• Cocaine and meth: Cocaine and meth are also being laced with fentanyl. This practice has contributed to the fourth wave of the opioid crisis. Those who use stimulant drugs are not typically expecting an opioid, so they are at a high risk of overdose when they unknowingly consume fentanyl. This makes cocaine and meth far more dangerous.
  • Pressed pills: Illicit opioid painkillers like fake oxycodone pills are frequently made with fentanyl. These counterfeit pills look like real prescription medications but can contain lethal doses of fentanyl. People who think they are taking a regular painkiller may accidentally consume a deadly amount of fentanyl.
  • Xylazine: Xylazine mixed with fentanyl is known as tranq or tranq dope. This combination can cause severe health problems, including respiratory issues and an increased risk of overdose. Xylazine is not meant for human use and mixing it with fentanyl makes it extremely hazardous.

There have been myths about marijuana being laced with fentanyl, but these are unfounded. It is challenging to mix a powder like fentanyl with marijuana leaves. While there have been a few reports, they are rare and anecdotal.

If you or a loved one is using fentanyl, call 866.330.9449 for immediate assistance.

Drugs Laced with Fentanyl | FAQS

How can I tell if a drug is laced with fentanyl?

It’s hard to tell if a drug is laced with fentanyl just by looking. You can use test strips to check for fentanyl.

What do I do if a drug is laced with fentanyl?

If you think a drug is laced with fentanyl, don’t use it, and tell others not to use it. Get help from a medical professional right away.

Does fentanyl cause overdoses?

Yes, fentanyl can cause overdoses because it is so strong. Even a tiny amount can be dangerous.

image depicting the question why are drugs being laced with fentanyl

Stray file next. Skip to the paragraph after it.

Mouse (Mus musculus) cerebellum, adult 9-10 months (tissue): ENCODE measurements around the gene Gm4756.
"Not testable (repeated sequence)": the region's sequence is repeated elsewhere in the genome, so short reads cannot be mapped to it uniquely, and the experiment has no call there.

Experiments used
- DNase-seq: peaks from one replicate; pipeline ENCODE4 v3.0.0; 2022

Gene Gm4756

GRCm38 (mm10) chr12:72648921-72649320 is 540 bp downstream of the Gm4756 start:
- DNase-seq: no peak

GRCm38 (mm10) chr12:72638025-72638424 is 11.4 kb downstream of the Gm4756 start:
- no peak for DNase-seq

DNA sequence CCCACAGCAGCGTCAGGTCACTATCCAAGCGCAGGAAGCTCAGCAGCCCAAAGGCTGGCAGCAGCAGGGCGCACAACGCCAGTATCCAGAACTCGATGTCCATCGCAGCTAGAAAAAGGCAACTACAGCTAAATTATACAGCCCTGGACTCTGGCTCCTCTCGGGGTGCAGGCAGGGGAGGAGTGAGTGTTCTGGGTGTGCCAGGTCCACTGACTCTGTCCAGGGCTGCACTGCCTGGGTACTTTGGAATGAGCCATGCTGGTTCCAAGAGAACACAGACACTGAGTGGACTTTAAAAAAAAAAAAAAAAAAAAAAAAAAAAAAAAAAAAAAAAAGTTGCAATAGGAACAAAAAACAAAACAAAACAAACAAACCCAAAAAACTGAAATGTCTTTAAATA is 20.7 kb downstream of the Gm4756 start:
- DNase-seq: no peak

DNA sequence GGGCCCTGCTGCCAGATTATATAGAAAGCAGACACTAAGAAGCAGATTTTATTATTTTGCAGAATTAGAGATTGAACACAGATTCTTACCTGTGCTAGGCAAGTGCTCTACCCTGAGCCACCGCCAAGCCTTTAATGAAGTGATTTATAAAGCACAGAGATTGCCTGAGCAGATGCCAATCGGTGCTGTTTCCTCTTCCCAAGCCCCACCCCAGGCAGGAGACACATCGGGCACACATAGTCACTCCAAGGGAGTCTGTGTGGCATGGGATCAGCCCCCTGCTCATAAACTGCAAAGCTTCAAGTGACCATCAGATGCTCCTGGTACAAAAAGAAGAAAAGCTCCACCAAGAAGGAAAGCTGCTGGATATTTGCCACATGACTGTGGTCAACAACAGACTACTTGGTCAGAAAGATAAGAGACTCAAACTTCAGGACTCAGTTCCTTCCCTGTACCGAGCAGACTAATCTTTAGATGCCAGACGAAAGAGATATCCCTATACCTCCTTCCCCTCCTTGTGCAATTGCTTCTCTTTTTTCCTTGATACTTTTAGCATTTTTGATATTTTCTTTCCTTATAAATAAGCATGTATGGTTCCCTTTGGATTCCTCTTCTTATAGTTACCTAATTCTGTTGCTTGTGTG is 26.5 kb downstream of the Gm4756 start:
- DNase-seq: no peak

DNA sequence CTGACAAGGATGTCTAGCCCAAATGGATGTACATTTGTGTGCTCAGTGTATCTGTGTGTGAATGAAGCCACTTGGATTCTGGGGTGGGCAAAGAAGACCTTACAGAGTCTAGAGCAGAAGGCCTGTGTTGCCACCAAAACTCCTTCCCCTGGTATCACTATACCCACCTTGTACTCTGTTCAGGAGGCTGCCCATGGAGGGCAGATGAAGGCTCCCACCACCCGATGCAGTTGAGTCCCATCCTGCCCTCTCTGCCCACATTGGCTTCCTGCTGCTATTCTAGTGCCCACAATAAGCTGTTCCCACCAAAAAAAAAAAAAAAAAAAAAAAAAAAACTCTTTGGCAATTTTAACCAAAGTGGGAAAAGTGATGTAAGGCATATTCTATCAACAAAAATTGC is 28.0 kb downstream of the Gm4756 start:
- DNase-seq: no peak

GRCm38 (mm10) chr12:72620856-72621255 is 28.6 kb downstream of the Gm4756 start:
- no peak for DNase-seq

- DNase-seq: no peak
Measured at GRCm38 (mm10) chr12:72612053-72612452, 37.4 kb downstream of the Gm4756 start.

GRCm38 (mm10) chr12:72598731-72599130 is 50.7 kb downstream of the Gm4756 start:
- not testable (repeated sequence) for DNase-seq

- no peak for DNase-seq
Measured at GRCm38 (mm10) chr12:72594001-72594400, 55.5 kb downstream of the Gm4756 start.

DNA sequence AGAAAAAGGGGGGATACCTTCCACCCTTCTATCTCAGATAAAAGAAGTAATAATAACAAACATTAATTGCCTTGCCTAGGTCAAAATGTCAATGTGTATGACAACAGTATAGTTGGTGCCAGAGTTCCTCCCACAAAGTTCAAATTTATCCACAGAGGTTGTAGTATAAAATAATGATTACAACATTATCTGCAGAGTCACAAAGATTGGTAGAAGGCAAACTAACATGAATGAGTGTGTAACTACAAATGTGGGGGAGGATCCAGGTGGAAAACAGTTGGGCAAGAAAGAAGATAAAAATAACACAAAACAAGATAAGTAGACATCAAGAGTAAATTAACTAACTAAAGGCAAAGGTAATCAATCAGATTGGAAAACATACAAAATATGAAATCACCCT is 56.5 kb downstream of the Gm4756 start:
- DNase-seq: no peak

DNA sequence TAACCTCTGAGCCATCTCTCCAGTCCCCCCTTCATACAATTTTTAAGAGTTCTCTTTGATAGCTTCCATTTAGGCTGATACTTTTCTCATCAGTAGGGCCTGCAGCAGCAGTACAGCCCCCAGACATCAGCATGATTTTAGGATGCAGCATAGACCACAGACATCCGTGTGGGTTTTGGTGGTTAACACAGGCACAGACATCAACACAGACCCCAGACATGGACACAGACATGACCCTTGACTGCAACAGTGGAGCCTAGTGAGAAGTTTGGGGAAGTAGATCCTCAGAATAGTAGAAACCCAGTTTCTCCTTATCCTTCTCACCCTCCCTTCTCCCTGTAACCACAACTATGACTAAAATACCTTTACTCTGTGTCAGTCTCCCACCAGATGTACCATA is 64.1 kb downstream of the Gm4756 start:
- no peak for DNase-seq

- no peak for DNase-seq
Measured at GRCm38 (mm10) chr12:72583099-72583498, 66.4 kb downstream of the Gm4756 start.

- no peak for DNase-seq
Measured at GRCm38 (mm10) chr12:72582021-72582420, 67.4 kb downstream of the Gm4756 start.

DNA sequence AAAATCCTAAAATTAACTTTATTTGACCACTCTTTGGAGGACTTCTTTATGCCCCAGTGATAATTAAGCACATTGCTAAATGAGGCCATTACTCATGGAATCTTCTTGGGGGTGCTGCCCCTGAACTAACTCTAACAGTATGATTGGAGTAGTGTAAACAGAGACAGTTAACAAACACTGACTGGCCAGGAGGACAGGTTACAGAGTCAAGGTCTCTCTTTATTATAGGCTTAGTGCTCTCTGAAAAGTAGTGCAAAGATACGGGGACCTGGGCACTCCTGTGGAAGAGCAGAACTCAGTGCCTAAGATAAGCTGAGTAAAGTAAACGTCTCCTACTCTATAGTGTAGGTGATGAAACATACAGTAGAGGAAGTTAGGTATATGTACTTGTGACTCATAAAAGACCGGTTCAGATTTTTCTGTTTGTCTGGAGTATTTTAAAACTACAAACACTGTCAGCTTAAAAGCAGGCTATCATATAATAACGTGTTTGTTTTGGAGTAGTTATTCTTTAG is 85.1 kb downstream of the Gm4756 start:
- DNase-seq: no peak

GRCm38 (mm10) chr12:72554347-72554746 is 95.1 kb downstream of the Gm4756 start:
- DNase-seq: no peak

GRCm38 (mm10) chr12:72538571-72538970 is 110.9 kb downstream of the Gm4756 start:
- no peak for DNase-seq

Get Treatment for Fentanyl Addiction at Renaissance Recovery

We treat all types of addiction, including fentanyl addiction, at Renaissance Recovery in California and Florida.

If you’re dependent on opioids, we can help you find detox centers across the state. After about one week of fentanyl withdrawal, you’ll be ready to move into ongoing treatment at Renaissance. The outpatient nature of treatment lets you continue at home, work, or school while attending weekday therapy sessions at our rehab by the beach.

All our treatment programs offer personalized therapies like

Start fentanyl addiction treatment today at 866.330.9449.



At Renaissance Recovery our goal is to provide evidence-based treatment to as many individuals as possible. Give us a call today to verify your insurance coverage or to learn more about paying for addiction treatment.

Close this search box.

Joseph Gilmore has been in the addiction industry for three years with experience working for facilities all across the country. Connect with Joe on LinkedIn.

Text a Recovery Expert

Text our team to get the help you need ASAP.

Close this search box.

Use Our 24 Hour text line. You can ask questions about our program, the admissions process, and more.